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Attending mindfulness training is on the menu du jour in many workplaces today.

It is regarded by some as the antidote to employee ill health and poor performance. Defined as "the intentional, accepting and non-judgemental focus of one's attention on the emotions, thoughts and sensations occurring in the present moment", it is claimed that mindfulness can be learned via one-to-one or group training sessions which can be delivered in person or remotely.

Through meditational techniques people can improve their mental well-being and apply themselves more fully to their role at work. In fact it is so mainstream these days, it has even made its debut at Davos. 

With its roots in Buddhism, some people are naturally skeptical. However, the majority of the research on its effectiveness to date is encouraging. Findings consistently point to evidence that mindfulness meditation increases positive affect and decreases anxiety and stress levels.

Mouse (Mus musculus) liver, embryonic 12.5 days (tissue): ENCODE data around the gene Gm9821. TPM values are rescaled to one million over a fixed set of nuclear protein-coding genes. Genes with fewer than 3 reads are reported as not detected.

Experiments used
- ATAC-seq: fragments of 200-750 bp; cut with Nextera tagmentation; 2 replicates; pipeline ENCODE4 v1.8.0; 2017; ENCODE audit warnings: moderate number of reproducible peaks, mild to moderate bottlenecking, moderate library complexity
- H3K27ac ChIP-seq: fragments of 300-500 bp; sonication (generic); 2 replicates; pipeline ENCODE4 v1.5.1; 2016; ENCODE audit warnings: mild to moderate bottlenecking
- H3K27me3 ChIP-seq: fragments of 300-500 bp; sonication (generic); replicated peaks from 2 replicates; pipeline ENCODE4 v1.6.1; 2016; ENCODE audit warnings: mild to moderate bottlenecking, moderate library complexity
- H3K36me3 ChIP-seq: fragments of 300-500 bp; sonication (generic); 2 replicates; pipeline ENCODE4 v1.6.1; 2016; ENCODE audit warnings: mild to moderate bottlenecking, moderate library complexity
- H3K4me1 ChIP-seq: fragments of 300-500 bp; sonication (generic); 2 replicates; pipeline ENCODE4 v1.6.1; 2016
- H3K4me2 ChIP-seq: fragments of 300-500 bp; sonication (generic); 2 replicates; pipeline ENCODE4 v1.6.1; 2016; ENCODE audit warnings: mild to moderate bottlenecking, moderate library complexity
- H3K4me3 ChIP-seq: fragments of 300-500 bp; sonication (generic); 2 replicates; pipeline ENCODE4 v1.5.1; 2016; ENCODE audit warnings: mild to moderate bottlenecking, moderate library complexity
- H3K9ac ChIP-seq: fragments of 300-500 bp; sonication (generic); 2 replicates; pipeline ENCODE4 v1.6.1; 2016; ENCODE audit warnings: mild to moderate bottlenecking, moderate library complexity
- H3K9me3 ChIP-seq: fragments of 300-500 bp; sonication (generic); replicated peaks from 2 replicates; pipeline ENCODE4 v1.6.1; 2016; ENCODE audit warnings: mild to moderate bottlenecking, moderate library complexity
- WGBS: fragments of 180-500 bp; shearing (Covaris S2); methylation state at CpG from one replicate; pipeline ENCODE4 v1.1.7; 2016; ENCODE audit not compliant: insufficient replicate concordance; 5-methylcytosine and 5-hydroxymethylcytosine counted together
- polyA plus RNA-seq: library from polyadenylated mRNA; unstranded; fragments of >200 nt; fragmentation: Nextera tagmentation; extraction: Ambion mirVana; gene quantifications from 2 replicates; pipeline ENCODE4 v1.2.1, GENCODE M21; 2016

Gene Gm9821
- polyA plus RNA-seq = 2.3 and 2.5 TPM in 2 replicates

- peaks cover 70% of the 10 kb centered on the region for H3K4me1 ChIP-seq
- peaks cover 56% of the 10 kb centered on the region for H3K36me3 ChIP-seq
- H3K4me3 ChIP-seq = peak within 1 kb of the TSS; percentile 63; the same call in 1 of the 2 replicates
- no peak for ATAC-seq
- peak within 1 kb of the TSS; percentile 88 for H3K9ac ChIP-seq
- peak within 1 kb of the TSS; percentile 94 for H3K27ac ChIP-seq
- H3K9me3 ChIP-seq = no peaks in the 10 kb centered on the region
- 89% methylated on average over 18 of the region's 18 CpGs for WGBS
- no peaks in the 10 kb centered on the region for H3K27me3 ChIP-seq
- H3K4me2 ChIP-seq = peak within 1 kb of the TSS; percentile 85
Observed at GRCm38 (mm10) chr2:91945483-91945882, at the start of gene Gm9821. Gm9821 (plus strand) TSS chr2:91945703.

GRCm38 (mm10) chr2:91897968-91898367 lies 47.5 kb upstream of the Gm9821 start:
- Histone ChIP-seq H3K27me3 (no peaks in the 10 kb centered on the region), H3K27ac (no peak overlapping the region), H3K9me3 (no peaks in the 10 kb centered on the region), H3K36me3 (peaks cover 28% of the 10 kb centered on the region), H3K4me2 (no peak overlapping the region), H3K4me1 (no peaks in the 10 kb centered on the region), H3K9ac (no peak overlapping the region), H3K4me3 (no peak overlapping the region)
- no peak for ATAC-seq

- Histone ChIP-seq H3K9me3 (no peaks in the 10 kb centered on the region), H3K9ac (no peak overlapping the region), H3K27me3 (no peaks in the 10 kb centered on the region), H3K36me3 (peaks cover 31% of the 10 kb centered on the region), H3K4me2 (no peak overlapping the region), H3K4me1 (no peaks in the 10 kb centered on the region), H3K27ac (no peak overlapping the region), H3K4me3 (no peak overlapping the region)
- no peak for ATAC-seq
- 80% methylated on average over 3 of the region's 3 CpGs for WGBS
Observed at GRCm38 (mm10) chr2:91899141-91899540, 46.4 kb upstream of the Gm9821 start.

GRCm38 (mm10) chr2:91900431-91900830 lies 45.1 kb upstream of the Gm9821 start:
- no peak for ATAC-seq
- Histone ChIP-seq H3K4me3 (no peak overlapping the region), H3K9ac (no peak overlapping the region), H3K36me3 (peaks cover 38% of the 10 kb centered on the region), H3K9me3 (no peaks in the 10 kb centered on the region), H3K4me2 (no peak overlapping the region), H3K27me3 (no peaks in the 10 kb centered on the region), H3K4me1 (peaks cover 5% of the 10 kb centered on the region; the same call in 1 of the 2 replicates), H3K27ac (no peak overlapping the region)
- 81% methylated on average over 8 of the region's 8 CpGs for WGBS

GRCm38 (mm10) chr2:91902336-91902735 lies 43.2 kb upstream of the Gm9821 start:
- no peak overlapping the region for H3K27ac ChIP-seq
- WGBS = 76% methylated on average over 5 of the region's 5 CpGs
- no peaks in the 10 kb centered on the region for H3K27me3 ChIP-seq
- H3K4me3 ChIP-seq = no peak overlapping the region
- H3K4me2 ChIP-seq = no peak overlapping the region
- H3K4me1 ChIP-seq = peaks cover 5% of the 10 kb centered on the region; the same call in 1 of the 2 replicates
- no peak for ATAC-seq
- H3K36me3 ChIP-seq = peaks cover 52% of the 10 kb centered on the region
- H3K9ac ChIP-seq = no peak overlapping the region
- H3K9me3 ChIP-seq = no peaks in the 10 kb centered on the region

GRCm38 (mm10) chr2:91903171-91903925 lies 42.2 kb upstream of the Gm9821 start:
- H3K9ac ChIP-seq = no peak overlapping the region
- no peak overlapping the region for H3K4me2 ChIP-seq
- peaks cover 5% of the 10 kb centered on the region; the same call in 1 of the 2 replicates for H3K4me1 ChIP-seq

For those employers looking to provide additional support to staff either in a preventative or remedial health capacity, mindfulness is worth considering. For one, it is relatively low-cost and easy to arrange. And for two, people who acquire the skills can apply them not just to their work situation but importantly, to other challenges they encounter that are part of life’s rich tapestry. If it’s the latter, this might have an indirect impact on work too. 

Dr. Bridget Juniper is an employee well-being consultant at Lockton Employee Benefits. She is also Head of Work and Well-Being Ltd which specialises in the measurement of employee well-being. www.workandwellbeing.com